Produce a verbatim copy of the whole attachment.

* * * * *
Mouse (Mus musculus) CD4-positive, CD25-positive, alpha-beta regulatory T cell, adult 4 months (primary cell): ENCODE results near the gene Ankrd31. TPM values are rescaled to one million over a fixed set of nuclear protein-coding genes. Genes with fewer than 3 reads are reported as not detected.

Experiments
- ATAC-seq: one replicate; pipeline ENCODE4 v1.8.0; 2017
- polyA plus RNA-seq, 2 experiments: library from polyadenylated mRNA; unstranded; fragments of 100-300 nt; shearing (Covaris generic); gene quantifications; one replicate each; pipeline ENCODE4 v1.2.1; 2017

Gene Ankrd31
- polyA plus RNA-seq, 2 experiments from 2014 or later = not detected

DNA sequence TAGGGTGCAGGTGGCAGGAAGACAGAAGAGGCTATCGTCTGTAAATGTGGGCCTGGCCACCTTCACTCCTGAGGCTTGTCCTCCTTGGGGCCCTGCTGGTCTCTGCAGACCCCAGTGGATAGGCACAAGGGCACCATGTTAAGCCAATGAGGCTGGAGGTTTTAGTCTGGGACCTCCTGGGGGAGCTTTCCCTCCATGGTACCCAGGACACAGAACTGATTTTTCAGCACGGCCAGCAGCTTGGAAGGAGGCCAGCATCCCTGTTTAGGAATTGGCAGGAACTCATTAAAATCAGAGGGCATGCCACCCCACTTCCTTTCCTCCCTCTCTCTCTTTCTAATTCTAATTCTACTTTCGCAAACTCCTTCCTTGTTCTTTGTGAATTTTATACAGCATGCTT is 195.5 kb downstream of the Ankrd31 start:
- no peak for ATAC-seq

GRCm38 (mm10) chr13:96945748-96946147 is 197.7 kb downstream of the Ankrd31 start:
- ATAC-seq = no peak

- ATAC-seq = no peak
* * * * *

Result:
Mouse (Mus musculus) CD4-positive, CD25-positive, alpha-beta regulatory T cell, adult 4 months (primary cell): ENCODE results near the gene Ankrd31. TPM values are rescaled to one million over a fixed set of nuclear protein-coding genes. Genes with fewer than 3 reads are reported as not detected.

Experiments
- ATAC-seq: one replicate; pipeline ENCODE4 v1.8.0; 2017
- polyA plus RNA-seq, 2 experiments: library from polyadenylated mRNA; unstranded; fragments of 100-300 nt; shearing (Covaris generic); gene quantifications; one replicate each; pipeline ENCODE4 v1.2.1; 2017

Gene Ankrd31
- polyA plus RNA-seq, 2 experiments from 2014 or later = not detected

DNA sequence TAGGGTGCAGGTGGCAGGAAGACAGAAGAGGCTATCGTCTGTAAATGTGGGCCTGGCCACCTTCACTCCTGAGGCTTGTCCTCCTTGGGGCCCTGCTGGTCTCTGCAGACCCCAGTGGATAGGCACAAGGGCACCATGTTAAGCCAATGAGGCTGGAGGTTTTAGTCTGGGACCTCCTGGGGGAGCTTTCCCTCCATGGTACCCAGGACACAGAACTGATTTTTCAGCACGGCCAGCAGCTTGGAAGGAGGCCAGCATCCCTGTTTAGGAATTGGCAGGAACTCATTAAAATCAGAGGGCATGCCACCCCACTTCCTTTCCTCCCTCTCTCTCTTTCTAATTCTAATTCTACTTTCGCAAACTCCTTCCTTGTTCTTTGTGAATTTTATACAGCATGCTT is 195.5 kb downstream of the Ankrd31 start:
- no peak for ATAC-seq

GRCm38 (mm10) chr13:96945748-96946147 is 197.7 kb downstream of the Ankrd31 start:
- ATAC-seq = no peak

- ATAC-seq = no peak